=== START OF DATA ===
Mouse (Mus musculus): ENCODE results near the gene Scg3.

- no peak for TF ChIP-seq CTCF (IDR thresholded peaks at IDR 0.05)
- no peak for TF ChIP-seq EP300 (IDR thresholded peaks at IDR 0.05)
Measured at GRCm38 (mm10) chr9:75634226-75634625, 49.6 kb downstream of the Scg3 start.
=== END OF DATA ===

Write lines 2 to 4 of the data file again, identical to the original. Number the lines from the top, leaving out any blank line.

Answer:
- no peak for TF ChIP-seq CTCF (IDR thresholded peaks at IDR 0.05)
- no peak for TF ChIP-seq EP300 (IDR thresholded peaks at IDR 0.05)
Measured at GRCm38 (mm10) chr9:75634226-75634625, 49.6 kb downstream of the Scg3 start.